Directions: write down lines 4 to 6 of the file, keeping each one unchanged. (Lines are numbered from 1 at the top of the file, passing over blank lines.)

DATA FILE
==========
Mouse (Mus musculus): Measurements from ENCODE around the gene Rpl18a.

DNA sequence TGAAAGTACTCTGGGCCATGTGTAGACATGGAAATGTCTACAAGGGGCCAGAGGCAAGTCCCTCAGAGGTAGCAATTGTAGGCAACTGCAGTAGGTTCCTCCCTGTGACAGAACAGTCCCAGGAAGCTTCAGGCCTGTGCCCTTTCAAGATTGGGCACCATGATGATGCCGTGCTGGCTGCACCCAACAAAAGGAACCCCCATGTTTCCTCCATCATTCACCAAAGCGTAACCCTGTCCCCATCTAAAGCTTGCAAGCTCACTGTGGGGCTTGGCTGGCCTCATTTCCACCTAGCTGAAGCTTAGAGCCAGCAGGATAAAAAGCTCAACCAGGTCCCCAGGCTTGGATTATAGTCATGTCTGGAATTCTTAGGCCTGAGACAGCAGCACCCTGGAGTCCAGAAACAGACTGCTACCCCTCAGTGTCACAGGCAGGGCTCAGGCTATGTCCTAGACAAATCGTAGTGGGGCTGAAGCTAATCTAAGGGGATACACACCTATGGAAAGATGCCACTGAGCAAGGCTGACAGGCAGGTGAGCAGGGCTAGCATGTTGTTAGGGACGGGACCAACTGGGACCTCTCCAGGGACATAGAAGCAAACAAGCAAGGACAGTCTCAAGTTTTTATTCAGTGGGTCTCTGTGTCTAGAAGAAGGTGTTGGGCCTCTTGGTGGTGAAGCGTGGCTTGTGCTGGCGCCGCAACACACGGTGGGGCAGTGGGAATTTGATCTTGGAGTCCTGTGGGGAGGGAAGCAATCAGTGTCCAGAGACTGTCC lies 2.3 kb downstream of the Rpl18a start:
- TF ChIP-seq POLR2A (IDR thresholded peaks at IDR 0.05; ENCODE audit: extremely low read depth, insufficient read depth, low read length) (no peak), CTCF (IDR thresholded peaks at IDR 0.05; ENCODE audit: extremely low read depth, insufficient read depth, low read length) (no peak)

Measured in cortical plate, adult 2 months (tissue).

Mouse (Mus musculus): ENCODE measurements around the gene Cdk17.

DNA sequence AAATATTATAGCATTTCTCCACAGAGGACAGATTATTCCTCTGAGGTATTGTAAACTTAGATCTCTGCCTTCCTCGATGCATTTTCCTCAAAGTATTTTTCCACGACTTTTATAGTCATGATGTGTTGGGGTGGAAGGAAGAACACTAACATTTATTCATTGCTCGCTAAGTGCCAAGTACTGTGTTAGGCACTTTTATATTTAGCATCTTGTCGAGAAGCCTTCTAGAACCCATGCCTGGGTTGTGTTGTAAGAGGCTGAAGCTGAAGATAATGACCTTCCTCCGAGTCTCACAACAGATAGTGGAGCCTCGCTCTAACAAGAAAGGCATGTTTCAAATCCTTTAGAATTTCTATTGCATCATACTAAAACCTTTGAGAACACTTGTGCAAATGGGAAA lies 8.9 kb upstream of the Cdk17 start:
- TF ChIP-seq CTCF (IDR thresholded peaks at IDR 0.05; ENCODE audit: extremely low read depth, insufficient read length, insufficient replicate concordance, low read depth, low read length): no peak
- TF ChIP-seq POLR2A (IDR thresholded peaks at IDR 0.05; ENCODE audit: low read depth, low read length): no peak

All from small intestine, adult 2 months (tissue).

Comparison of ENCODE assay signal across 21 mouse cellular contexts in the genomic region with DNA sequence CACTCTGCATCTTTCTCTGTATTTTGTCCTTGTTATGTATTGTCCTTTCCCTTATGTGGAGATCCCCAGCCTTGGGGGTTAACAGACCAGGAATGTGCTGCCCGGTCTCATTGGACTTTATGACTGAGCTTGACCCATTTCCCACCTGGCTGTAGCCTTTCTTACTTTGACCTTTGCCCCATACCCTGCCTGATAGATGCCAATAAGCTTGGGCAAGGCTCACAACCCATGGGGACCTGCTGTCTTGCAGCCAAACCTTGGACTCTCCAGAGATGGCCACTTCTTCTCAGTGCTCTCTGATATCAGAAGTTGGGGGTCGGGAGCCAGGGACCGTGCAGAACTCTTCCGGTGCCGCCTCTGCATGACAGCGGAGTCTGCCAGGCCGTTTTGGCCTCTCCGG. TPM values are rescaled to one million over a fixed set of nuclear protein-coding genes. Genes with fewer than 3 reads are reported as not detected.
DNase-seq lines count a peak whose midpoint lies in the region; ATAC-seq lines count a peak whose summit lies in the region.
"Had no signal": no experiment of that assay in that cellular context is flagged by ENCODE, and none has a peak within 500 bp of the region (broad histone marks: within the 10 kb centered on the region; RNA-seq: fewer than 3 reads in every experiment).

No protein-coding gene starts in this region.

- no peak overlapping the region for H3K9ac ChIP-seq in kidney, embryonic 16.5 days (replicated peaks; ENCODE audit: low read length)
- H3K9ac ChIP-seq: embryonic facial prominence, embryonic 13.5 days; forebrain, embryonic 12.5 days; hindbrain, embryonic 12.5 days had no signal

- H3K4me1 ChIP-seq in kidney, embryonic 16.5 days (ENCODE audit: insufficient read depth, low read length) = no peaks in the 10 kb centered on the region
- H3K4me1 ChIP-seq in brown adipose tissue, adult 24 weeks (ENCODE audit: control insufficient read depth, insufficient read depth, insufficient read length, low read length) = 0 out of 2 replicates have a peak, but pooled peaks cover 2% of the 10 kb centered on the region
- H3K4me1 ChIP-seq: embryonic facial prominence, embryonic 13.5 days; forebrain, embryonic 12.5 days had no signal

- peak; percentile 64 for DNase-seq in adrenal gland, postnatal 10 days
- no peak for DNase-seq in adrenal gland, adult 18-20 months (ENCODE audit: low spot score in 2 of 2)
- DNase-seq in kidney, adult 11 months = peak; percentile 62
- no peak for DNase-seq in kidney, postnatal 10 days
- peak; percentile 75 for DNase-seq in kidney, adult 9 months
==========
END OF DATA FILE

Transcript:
Measured in cortical plate, adult 2 months (tissue).

Mouse (Mus musculus): ENCODE measurements around the gene Cdk17.

DNA sequence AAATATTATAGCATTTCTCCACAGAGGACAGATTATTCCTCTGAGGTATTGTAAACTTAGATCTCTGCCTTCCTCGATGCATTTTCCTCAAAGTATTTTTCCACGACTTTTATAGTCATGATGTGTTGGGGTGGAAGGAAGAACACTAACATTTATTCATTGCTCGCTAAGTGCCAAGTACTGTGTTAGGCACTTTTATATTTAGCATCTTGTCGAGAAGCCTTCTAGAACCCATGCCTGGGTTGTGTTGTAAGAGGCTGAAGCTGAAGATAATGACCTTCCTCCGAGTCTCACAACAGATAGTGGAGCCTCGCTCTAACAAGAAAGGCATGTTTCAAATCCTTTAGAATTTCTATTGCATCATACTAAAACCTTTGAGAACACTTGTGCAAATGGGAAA lies 8.9 kb upstream of the Cdk17 start: